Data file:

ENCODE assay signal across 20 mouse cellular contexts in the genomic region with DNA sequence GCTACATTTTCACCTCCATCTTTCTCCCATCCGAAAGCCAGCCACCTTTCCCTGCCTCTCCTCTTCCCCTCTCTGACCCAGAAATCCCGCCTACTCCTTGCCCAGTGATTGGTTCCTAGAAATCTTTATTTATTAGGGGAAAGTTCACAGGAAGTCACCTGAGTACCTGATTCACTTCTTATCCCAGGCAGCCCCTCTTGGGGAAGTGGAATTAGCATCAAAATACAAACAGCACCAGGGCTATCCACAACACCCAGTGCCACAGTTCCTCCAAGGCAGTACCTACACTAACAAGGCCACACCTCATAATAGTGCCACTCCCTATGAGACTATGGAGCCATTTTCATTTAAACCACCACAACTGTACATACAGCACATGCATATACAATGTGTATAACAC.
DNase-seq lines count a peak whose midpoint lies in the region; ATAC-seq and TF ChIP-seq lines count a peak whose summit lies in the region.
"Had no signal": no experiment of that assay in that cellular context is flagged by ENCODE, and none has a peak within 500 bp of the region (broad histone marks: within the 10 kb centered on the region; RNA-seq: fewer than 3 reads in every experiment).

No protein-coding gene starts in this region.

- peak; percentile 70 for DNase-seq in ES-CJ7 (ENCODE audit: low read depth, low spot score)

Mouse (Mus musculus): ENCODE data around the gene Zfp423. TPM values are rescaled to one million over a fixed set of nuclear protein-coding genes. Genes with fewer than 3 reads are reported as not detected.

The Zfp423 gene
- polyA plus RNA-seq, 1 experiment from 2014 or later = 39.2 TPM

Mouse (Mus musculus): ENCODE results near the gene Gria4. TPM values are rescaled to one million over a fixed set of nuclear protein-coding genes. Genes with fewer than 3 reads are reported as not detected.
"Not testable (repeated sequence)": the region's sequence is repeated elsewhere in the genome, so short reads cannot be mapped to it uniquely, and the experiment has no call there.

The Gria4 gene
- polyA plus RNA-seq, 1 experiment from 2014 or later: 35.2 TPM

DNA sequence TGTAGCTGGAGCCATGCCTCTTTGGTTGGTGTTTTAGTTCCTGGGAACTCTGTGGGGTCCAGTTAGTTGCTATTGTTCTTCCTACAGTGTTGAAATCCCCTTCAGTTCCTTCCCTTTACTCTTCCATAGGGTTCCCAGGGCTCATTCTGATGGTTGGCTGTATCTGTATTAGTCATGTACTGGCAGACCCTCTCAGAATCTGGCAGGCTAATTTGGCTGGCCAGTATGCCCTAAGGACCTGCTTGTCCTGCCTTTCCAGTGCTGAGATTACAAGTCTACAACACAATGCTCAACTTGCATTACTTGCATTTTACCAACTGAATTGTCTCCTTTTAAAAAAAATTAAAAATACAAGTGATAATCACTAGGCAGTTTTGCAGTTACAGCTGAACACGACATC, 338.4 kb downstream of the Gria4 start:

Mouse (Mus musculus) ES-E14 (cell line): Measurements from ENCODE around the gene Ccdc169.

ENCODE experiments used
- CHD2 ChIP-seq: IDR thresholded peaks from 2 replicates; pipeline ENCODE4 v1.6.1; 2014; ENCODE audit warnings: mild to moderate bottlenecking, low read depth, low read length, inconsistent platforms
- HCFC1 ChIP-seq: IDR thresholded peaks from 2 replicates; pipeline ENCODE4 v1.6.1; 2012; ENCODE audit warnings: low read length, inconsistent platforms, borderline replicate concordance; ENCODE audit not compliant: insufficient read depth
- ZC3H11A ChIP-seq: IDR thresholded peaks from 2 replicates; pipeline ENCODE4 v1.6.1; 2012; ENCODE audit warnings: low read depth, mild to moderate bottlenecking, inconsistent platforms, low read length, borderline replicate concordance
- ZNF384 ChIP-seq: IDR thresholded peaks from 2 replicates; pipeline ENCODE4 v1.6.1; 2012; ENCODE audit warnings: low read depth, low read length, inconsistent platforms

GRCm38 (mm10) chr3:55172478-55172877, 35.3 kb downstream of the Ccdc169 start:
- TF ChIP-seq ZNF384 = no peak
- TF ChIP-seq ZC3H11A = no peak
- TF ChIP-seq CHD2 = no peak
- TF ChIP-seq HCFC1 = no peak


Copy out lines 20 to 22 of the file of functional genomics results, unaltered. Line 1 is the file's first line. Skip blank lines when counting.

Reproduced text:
GRCm38 (mm10) chr3:55172478-55172877, 35.3 kb downstream of the Ccdc169 start:
- TF ChIP-seq ZNF384 = no peak
- TF ChIP-seq ZC3H11A = no peak